In Dital Khan Chandio village in Pakistan’s Sindh province, a group of female agricultural workers are busy stitching traditional handicraft items outside their makeshift tents next to stagnant floodwaters. The village, located in Dadu district, was one of the worst affected by last year’s catastrophic floods, caused by melting glaciers and record monsoons – both induced by climate change. The floods affected 33 million people, destroyed 2.2 million homes and killed more than 1,700 people. For Haleema Aslam, the floodwaters brought distress and misery as they washed away her mature crops and livestock “along with her dreams”. Indebted to a local landlord for years, the 45-year-old lost her livelihood in the disaster. Seven months after the deluge, Aslam still feels the trauma of the August night, followed by days of walking after she was compelled to leave her house. She is among 7.2 million female agricultural workers in Pakistan now exposed to extreme weather events, according to a 2018 report by the United Nations. Despite donors pledging $9bn of flood aid to Pakistan, Aslam has not received a cent to rebuild her house.
The International Labour Organization (ILO) says disruptions and job losses due to floods affected about 4.3 million workers in Pakistan. According to the ILO data, the percentage of female employment in the agriculture sector is 65 percent, making it the country’s biggest employer which contributes 23 percent to the nation’s gross domestic product (GDP). But women are often denied labour rights and protections, employed without written contracts, and mostly get lower wages than men. Moreover, with Pakistan being one of the most vulnerable countries to climate change, the agriculture sector remains particularly exposed to extreme weather conditions and their aftermath.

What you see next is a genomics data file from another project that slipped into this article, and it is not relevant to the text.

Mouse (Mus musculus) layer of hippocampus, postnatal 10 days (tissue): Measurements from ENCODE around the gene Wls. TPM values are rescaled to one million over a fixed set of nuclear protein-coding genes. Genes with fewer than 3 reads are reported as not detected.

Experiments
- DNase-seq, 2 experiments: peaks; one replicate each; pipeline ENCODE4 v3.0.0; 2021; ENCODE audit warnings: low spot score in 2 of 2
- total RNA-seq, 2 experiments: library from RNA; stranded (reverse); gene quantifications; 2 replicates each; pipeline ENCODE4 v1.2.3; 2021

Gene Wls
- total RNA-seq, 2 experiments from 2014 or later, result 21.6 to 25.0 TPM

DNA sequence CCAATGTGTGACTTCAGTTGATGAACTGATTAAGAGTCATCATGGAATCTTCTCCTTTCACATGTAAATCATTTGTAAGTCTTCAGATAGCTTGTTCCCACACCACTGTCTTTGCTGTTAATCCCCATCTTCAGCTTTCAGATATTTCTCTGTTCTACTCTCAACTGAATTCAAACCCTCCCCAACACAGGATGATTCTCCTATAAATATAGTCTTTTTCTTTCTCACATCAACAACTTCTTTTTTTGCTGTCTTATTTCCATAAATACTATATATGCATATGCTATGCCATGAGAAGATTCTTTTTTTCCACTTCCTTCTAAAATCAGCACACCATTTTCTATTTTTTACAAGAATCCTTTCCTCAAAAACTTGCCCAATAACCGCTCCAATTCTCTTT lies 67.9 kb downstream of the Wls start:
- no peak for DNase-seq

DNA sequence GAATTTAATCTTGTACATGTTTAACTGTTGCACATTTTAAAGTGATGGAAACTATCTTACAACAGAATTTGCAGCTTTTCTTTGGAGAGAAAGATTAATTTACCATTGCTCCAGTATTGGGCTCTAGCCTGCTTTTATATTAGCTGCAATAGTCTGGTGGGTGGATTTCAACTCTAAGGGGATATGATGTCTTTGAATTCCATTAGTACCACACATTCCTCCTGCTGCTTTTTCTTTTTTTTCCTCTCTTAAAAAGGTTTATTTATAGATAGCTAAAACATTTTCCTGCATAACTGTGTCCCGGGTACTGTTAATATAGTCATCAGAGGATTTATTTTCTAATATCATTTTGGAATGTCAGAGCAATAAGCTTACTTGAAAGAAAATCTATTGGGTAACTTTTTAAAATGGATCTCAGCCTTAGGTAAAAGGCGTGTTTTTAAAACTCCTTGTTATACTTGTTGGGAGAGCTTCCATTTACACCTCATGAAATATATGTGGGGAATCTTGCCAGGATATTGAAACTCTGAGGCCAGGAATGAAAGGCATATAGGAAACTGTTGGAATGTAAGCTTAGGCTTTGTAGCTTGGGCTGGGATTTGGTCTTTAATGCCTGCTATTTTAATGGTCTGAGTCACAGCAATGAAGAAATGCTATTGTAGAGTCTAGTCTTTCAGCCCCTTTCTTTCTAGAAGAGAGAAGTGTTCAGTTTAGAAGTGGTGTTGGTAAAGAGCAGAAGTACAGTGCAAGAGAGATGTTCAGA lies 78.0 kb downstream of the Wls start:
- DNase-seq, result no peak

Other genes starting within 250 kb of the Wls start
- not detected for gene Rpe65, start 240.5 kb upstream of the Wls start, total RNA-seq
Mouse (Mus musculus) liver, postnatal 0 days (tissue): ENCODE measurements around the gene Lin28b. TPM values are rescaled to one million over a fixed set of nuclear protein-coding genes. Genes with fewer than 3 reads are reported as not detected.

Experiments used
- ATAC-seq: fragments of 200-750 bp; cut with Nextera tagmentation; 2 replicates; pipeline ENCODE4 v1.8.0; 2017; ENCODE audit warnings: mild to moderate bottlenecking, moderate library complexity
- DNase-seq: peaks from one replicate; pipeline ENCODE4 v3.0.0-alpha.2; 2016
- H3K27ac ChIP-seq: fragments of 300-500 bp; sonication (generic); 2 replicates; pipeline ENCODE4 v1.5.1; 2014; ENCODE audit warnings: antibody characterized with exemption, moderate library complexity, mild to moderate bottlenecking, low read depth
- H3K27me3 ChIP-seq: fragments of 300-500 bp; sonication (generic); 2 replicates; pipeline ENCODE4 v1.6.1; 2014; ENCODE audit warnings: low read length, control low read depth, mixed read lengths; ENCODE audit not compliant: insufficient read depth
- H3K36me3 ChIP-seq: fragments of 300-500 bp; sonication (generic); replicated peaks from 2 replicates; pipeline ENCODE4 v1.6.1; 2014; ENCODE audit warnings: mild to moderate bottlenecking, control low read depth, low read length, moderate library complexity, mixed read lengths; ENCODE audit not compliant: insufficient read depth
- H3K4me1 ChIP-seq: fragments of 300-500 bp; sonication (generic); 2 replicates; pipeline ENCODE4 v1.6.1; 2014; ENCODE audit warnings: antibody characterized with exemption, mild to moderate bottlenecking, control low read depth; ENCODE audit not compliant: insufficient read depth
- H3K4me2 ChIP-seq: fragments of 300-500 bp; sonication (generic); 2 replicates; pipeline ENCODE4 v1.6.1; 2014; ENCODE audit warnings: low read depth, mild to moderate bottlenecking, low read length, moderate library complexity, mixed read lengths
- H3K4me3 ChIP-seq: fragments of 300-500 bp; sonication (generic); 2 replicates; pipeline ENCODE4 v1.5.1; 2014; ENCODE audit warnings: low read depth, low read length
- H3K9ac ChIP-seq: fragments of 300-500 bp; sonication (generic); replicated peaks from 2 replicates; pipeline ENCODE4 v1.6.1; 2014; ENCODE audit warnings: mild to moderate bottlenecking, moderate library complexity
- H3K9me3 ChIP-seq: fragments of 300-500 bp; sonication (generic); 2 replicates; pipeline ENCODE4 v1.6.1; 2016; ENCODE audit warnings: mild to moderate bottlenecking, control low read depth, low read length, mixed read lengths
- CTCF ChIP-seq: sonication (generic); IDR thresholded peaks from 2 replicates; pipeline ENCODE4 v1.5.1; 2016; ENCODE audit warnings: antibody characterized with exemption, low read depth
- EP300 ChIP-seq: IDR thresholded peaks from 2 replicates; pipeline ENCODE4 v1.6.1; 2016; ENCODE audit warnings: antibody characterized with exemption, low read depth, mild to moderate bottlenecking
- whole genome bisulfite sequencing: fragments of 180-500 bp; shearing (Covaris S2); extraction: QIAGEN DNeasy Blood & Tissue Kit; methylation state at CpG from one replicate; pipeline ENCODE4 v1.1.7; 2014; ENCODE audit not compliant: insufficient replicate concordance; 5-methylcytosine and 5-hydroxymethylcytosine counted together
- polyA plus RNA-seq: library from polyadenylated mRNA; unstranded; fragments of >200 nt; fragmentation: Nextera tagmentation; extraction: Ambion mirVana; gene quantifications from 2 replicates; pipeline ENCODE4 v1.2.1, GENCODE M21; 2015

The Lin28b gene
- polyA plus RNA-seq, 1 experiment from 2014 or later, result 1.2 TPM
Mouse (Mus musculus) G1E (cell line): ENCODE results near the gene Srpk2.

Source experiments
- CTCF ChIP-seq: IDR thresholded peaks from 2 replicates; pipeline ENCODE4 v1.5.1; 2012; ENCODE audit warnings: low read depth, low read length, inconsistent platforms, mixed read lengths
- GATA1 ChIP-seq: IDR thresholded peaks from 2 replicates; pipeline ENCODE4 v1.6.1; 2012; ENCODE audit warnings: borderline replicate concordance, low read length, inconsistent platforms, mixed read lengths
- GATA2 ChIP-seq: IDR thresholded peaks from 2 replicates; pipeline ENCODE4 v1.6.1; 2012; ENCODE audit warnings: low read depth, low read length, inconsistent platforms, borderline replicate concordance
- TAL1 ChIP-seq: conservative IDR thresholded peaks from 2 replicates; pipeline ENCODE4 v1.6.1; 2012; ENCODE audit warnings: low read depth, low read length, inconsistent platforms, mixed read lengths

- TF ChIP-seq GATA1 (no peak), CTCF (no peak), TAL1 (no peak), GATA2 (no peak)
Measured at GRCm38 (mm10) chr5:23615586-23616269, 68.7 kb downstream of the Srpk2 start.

Although the floodwaters have receded in most of the affected areas, 1.8 million people still live near dirty and stagnant water, according to the United Nations Office for the Coordination of Humanitarian Affairs (OCHA), leading to a loss of agricultural livelihoods for women for two consecutive crop seasons. Labour and gender rights activists say last year’s floods that destroyed two consecutive crops resulted in a significant amount of debt for peasants, including women. When monsoons arrived, the standing crops of cotton and rice were washed away. As water did not recede in subsequent months, the upcoming wheat season was also severely affected.
Experts say that while developed countries set up a loss and damage fund at the 2022 COP27 climate change conference, it does not account for the losses suffered by vulnerable countries such as Pakistan. “Any climate fund needs to be proportional to the damage that has been caused by the biggest emitters, and it should be mandatory for the biggest polluters to pledge a portion of their annual budget towards paying reparations and there should be a mechanism to enforce these payments,” Osama Malik, an environmental lawyer, told Al Jazeera. However, Malik added that in Pakistan, where financial transparency is dismal, “there should also be a mechanism to ensure that money from the loss and damage fund should be utilised properly on flood victims such as female labourers and should not wasted inefficiently or embezzled”.